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Tuesday, July 17, 2012
From Print Edition
 
 

 

YAME, Japan: Heavy rain again lashed southwest Japan on Monday, triggering fears of more landslides and hampering the clean-up operation after a record deluge that left at least 32 people dead or missing.

 

Four days of torrential rain have fallen on Kyushu island, causing rivers to burst their banks, the muddy floodwaters destroying or inundating houses. Troops were called in Sunday to airlift supplies to those stranded.

 

Electricity remained cut off to 2,100 houses in the northern part of Kyushu, according to Kyushu Electric Power Co., while local governments rushed out emergency response teams to villagers isolated by landslides. Helicopters had been dispatched to rescue the elderly.

 

But efforts to restore electricity and normality faced difficulties with the arrival on Monday of yet further relentless rain. The meteorological agency warned of more landslides if the rain did not stop.

 

There is also the threat of a typhoon that is over the Pacific and projected to head towards southwest Japan.

 

“We are stepping up efforts to remove rubble as roads remain covered with mud at many points,” Masatatsu Minoda, an official from Kyushu’s Kumamoto prefecture, told AFP by phone. “Workers are engaged in clean-up efforts while taking care against possible further landslides. We may have to stop working if it rains heavily again.”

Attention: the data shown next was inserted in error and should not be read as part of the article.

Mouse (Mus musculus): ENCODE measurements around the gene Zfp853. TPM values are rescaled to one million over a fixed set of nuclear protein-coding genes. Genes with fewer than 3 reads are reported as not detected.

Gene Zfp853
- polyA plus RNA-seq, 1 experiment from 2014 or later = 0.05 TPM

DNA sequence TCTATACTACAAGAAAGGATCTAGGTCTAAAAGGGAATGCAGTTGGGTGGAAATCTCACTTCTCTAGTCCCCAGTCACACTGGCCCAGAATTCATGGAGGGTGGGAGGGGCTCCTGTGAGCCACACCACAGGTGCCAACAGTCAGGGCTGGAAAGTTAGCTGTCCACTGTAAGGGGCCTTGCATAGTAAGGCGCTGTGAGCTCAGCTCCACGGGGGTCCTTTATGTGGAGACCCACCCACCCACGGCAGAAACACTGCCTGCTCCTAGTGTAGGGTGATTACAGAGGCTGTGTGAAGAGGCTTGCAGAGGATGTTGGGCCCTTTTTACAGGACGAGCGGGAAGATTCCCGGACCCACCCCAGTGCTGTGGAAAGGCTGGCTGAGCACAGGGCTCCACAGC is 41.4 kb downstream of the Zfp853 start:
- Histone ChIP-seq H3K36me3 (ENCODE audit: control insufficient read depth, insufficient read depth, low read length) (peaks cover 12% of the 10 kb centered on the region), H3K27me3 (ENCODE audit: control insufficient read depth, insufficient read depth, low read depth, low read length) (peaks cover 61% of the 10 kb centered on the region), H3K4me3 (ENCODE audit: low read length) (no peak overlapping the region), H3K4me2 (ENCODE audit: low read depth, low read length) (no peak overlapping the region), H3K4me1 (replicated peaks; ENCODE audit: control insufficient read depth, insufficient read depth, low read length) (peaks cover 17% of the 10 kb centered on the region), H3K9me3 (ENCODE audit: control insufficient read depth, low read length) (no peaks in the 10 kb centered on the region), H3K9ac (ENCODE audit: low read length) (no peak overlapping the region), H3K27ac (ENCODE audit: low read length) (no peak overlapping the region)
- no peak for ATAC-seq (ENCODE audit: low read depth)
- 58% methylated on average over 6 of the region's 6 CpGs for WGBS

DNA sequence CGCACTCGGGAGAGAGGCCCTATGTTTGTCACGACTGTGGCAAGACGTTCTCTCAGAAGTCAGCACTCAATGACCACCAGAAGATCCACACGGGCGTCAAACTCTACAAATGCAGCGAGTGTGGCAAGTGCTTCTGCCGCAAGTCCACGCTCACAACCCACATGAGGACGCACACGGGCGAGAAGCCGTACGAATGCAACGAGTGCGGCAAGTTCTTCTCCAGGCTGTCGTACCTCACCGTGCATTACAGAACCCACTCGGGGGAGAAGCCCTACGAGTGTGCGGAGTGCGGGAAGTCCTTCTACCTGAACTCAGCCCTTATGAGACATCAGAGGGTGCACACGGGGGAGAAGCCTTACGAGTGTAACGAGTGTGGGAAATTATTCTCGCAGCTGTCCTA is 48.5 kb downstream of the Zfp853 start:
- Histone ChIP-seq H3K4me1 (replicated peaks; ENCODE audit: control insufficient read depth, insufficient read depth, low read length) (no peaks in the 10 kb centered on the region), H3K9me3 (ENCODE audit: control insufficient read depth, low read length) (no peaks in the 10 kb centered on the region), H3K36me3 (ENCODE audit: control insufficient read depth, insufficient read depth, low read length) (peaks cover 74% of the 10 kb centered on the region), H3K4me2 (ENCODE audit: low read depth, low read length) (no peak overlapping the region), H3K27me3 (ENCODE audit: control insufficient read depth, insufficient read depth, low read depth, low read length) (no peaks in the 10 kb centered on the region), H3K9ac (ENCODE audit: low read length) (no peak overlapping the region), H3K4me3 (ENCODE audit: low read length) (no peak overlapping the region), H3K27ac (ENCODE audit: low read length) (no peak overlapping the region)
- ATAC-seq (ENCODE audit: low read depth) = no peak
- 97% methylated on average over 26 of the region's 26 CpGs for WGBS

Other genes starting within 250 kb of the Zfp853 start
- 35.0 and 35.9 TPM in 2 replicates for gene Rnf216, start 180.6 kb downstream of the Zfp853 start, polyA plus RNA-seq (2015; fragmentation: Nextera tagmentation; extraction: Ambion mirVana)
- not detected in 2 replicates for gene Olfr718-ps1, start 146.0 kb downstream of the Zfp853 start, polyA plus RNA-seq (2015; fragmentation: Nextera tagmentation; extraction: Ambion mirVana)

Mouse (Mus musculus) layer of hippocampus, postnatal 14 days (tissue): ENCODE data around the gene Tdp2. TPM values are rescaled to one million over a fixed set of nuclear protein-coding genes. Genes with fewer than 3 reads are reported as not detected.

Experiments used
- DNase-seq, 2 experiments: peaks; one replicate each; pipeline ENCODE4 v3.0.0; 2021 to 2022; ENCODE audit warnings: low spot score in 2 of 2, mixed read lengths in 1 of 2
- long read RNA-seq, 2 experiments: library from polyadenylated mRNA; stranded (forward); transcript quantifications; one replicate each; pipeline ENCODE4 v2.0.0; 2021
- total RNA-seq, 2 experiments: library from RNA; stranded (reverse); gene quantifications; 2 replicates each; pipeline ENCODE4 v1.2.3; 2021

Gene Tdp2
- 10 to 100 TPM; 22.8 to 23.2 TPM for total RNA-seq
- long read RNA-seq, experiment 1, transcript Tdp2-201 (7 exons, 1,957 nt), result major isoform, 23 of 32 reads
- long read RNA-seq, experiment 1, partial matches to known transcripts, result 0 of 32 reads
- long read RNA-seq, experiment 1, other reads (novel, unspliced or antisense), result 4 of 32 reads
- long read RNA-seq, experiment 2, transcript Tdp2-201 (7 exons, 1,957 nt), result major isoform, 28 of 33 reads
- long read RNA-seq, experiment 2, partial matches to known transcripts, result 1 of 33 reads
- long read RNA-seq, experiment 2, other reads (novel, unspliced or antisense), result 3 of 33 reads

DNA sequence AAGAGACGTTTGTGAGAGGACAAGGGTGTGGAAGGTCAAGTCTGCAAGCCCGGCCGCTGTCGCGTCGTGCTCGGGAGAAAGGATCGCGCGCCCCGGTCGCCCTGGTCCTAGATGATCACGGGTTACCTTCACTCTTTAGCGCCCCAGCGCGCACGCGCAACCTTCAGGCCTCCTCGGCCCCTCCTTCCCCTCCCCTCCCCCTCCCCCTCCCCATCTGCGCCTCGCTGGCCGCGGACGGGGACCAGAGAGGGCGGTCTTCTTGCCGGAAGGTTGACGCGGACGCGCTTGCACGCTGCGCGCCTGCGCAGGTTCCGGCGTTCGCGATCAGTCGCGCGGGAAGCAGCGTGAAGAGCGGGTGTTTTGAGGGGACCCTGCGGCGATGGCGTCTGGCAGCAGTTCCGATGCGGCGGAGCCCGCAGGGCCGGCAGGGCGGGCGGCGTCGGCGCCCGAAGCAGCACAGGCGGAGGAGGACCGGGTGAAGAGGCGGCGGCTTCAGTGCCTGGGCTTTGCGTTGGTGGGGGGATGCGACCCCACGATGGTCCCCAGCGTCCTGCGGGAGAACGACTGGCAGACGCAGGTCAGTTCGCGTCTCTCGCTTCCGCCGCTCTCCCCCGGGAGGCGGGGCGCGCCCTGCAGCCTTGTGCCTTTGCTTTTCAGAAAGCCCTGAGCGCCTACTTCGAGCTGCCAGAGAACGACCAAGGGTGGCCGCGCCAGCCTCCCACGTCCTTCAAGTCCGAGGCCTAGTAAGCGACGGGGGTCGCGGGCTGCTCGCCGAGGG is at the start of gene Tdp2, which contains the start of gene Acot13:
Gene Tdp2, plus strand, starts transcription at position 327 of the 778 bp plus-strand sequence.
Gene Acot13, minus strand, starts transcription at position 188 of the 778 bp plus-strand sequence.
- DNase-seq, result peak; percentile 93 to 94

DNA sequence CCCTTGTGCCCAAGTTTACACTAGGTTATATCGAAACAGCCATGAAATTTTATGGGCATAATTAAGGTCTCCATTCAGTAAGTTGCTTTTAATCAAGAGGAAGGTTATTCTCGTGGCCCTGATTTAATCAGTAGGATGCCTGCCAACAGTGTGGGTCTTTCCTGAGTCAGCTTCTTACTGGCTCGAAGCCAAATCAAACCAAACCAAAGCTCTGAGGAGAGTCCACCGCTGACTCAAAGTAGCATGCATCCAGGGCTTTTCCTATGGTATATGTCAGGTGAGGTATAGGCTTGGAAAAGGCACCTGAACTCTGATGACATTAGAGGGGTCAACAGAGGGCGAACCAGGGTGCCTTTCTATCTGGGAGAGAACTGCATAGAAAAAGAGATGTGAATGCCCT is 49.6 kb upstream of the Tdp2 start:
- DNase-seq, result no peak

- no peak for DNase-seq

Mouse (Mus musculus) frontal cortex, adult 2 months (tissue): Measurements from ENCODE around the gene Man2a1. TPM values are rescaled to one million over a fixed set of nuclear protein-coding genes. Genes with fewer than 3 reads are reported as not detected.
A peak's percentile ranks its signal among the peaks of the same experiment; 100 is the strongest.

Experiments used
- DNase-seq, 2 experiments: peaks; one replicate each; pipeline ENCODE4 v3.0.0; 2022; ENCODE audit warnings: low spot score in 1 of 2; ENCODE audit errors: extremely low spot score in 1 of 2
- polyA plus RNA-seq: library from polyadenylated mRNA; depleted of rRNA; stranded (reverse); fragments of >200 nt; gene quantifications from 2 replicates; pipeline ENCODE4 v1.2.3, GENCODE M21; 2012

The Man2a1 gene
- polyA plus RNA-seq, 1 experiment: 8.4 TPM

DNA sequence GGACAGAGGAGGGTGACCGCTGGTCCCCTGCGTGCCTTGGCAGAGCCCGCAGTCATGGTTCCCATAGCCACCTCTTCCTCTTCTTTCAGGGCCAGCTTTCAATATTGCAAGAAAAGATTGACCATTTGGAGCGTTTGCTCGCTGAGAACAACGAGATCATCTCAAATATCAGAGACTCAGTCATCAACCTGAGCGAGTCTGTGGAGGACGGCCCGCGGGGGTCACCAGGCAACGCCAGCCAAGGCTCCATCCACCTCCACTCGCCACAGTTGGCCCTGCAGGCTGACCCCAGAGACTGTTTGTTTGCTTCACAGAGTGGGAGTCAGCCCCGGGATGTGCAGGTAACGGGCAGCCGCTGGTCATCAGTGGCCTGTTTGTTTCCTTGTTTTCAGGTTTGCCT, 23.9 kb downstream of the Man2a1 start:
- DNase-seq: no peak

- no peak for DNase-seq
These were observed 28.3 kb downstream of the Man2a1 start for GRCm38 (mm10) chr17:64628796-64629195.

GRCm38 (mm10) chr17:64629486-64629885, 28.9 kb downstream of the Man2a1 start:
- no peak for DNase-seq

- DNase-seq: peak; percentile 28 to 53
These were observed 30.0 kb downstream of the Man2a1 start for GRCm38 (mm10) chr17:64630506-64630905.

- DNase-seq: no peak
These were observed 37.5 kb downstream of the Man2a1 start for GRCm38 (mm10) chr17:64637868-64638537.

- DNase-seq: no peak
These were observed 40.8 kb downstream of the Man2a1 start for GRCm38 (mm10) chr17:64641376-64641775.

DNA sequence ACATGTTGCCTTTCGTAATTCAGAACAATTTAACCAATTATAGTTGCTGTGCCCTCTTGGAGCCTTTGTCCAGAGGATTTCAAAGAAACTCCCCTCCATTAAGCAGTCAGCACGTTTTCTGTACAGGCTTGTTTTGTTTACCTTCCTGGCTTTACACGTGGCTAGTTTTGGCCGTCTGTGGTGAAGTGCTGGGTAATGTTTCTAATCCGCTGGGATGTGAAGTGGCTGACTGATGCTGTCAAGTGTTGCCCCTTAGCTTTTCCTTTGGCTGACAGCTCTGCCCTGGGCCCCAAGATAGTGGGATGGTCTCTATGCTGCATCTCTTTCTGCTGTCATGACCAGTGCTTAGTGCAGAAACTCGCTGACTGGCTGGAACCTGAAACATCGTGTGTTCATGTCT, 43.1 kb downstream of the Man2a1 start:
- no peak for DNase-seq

Most of the 400,000 people who were ordered or advised to evacuate their homes were allowed to return after authorities began lifting evacuation orders Sunday. But 6,000 were still under instructions to stay away.

 

In Yame city, a mountainous area of Fukuoka prefecture, official Takashi Yamaguchi said: “We are calling on our residents to be vigilant and go to shelter if necessary as a fresh heavy rain warning was just issued.”

 

In Tokyo, Prime Minister Yoshihiko Noda told a television interview that the government was ready to take “swift measures” to help victims recover from the disaster. Rainfall of up to 81.7 centimetres has been recorded in hardest-hit Aso, situated at the foot of a volcano in Kumamoto. The death toll from landslides and floods rose to 28 Monday afternoon as the bodies of two men aged 30 and 57 were recovered separately, while rescuers continued searching for four missing people.

 

Television footage showed rescue divers searching a river, while troops looking for bodies scoured flooded rice fields. Residents together with volunteers and local government officials shovelled mud and moved damaged furniture from their homes, while mechanical diggers removed fallen trees and debris from the roads.